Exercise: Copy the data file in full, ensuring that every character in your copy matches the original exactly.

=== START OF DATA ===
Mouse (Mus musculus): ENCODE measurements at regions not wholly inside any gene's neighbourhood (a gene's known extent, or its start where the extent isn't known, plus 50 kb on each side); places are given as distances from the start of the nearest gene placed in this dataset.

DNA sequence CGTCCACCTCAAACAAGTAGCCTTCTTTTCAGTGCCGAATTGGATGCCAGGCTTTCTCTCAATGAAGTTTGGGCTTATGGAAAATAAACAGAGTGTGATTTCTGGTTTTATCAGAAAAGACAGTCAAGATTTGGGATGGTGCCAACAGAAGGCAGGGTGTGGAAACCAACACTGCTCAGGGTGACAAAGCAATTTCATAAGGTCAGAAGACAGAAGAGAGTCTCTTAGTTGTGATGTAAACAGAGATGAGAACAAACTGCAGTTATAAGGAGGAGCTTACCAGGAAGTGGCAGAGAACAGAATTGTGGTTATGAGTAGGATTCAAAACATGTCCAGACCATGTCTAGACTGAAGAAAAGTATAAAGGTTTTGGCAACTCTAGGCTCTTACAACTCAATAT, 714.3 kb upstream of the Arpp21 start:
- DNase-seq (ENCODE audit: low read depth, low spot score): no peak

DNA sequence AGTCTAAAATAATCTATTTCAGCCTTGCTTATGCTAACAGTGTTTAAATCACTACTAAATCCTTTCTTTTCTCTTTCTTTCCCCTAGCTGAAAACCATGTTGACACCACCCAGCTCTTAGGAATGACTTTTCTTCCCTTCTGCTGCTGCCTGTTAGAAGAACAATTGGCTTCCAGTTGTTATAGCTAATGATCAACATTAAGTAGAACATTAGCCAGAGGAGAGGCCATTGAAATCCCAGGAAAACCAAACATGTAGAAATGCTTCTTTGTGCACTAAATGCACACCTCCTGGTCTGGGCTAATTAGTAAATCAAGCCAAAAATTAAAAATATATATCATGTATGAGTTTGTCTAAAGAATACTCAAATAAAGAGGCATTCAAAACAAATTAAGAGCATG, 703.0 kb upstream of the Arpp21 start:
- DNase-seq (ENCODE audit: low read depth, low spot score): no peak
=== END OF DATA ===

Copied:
Mouse (Mus musculus): ENCODE measurements at regions not wholly inside any gene's neighbourhood (a gene's known extent, or its start where the extent isn't known, plus 50 kb on each side); places are given as distances from the start of the nearest gene placed in this dataset.

DNA sequence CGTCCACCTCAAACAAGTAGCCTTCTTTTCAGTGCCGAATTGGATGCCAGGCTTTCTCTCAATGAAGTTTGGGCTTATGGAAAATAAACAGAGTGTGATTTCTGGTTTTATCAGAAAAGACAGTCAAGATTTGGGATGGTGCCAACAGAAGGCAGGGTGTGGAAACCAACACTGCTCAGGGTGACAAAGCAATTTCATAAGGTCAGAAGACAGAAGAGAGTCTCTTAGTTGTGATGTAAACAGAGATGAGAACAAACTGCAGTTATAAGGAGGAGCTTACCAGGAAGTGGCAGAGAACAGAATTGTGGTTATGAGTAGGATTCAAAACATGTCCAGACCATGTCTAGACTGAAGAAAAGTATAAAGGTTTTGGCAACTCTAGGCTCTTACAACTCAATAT, 714.3 kb upstream of the Arpp21 start:
- DNase-seq (ENCODE audit: low read depth, low spot score): no peak

DNA sequence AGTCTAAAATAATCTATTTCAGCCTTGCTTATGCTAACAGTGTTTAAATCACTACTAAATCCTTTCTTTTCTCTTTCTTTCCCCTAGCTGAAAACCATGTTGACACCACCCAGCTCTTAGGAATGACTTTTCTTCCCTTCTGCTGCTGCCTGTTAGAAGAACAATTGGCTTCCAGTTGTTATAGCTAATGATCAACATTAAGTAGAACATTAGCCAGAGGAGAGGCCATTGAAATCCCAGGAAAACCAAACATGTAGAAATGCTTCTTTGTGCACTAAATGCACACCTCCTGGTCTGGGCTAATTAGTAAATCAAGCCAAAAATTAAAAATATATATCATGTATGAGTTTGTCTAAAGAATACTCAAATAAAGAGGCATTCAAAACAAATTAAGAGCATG, 703.0 kb upstream of the Arpp21 start:
- DNase-seq (ENCODE audit: low read depth, low spot score): no peak